Interop is inherently very slow. There is a large overhead associated with each call. To speed it up try writing back an object array of data to a range of cells in one assignment statement.

Or if this is a serious problem try using one of the Managed Code Excel extensions that can read/write data using managed code via the XLL interface. (Addin Express, Managed XLL etc.)

share|improve this answer

Do you have a specific requirement to go the COM automation route? If not, you have a few other options.

  1. Use the OLEDB provider to create/write to an Excel file
    http://support.microsoft.com/kb/316934

  2. Use a third party library to write to Excel. Depending on your licensing requirements there are a few options. Update: A good free library is NPOI http://npoi.codeplex.com/

  3. Write the data to a csv file, and load that into Excel

  4. Write the data as XML which can be loaded into Excel.

  5. Use the Open XML SDK
    http://www.microsoft.com/downloads/details.aspx?familyid=C6E744E5-36E9-45F5-8D8C-331DF206E0D0&displaylang=en

share|improve this answer
    
All good suggestions. I can't go the #1 or #3 route because I am writing to multiple sheets and I have to do formatting. #4 and #5 can't do because users have Office 2003. #2 is a possibility. –  AngryHacker Apr 22 '10 at 18:49
1  
Using OLEDB you can write to multiple sheets. sheets.codeproject.com/KB/miscctrl/Excel_data_access.aspx Tomorrow I will update with a very good open source library I am using, but I just don't recall the name right now, it provides full control, formatting etc. –  Chris Taylor Apr 22 '10 at 19:44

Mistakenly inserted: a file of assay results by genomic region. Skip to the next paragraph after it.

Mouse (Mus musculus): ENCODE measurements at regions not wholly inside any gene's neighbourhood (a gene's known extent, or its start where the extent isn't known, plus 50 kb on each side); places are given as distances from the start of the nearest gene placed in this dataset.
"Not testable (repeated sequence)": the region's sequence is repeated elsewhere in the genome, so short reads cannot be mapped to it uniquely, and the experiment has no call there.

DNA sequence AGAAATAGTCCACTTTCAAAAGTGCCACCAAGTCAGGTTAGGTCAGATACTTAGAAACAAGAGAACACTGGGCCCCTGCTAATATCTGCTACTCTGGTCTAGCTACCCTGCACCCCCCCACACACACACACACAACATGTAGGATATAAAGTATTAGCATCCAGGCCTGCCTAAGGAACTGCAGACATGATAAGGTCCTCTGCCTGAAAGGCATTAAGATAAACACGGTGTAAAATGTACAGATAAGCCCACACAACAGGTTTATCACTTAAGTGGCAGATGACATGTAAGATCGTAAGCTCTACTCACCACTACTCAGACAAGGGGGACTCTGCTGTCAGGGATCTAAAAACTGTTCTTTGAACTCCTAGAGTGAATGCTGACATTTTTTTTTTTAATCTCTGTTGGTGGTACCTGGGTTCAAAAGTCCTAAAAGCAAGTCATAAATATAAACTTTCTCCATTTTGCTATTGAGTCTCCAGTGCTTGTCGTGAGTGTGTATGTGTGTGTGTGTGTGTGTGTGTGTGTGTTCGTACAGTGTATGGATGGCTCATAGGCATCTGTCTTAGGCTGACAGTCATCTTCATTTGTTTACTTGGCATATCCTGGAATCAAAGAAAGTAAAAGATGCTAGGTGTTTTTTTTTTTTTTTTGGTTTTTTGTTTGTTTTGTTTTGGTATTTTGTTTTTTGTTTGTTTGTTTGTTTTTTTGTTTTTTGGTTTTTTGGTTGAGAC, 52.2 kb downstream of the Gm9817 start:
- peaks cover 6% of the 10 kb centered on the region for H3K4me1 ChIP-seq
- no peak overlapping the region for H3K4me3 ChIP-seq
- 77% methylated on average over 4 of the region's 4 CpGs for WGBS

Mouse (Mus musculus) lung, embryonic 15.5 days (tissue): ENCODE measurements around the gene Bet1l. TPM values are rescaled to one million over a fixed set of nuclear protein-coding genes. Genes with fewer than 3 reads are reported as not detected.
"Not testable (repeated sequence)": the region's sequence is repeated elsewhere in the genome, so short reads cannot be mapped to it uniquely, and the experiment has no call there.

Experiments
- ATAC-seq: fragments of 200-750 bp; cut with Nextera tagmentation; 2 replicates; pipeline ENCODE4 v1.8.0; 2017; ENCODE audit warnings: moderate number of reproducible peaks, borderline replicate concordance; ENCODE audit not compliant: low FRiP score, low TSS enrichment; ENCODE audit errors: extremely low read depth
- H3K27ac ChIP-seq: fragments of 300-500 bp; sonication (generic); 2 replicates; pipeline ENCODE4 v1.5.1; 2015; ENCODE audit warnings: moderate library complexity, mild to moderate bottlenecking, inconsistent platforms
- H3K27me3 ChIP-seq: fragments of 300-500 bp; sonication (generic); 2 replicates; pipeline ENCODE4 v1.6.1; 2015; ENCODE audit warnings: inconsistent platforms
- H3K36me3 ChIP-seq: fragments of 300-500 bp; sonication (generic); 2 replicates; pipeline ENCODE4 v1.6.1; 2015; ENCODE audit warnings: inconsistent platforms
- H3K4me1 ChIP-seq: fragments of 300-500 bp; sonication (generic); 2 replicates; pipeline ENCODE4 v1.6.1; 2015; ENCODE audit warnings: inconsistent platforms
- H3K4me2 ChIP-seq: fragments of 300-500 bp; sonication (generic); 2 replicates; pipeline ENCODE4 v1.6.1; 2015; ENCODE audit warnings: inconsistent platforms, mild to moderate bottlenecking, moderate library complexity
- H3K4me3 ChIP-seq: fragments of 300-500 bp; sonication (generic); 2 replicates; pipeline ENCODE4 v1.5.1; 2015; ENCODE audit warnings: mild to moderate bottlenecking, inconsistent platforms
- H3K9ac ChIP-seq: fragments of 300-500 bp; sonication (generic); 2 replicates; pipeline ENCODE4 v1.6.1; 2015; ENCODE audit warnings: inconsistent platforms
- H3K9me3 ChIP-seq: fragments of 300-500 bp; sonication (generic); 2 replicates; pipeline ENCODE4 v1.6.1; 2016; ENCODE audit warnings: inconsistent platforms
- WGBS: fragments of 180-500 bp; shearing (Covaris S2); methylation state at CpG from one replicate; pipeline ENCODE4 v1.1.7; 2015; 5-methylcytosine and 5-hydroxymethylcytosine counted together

If you have a recordset, the fastest way to write to Excel is CopyFromRecordset.

share|improve this answer

I agree with Charles. Interop is really slow. But try this:

private void RenderDataTableOnXlSheet(DataTable dt, Excel.Worksheet xlWk, 
                                    string [] columnNames, string [] fieldNames)
{
    // render the column names (e.g. headers)
    int columnLength = columnNames.Length;
    for (int i = 0; i < columnLength; i++)
        xlWk.Cells[1, i + 1] = columnNames[i];

    // render the data 
        int fieldLength = fieldNames.Length;
        int rowCount = dt.Rows.Count;
        for (int j = 0; j < rowCount; j++)
        { 
            for (int i = 0; i < fieldLength; i++)
            {
                xlWk.Cells[j + 2, i + 1] = dt.Rows[j][fieldNames[i]].ToString();
            }
        }
}

HTH

share|improve this answer
    
This code just changes the direction of spanning the DataTable. It did not improve the speed. –  AngryHacker Apr 22 '10 at 18:17

You could create an Excel add-in, with VBA code to do all your db heavy lifting. from .NET, all you'd need to do is instantiate Excel, add the add-in, and call the Excel VBA routine, passing any parameters to it that it needs to execute your SQL statements.

share|improve this answer
1  
it might help to add a bit more information here about how to achieve that, or at least link in an example. I think your answer is useful, but I suspect you're getting downvotes because it's a little terse. –  Chris Ballard Feb 20 '14 at 17:53